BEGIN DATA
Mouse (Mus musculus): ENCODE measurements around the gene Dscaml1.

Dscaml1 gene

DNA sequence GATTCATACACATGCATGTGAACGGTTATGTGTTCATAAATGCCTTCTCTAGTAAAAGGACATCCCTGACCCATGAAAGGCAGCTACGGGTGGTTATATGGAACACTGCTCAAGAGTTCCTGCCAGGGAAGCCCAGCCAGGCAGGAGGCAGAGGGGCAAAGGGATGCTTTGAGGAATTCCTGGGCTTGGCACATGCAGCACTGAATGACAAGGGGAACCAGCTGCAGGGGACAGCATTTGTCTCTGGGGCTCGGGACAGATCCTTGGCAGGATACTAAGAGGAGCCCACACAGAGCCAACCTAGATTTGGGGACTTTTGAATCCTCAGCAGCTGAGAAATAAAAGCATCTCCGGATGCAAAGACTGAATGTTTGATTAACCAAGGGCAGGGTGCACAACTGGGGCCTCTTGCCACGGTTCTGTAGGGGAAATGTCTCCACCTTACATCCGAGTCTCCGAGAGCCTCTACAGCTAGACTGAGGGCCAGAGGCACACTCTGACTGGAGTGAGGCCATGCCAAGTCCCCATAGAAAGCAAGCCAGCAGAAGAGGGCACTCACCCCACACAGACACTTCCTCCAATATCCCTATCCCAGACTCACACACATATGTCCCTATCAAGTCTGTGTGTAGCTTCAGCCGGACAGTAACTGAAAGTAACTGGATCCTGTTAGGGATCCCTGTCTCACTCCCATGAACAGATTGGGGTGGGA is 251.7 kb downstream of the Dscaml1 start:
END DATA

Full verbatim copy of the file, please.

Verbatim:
Mouse (Mus musculus): ENCODE measurements around the gene Dscaml1.

Dscaml1 gene

DNA sequence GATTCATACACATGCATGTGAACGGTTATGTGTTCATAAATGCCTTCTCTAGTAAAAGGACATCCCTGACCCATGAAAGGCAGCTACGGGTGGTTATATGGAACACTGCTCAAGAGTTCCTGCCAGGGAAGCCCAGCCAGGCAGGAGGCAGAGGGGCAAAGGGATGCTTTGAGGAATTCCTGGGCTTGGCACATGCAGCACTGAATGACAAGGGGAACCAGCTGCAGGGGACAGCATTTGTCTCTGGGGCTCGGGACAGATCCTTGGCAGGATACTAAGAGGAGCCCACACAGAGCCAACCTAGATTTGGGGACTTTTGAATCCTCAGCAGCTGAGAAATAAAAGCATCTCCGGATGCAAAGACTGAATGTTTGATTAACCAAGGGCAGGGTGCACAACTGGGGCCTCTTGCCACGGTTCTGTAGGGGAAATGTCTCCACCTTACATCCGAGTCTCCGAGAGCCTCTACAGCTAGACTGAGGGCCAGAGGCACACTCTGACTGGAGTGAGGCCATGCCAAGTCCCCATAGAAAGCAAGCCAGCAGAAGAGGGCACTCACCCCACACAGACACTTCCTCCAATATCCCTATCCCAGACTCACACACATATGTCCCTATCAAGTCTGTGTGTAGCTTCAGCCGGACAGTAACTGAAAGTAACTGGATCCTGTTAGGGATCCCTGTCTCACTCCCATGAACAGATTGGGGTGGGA is 251.7 kb downstream of the Dscaml1 start: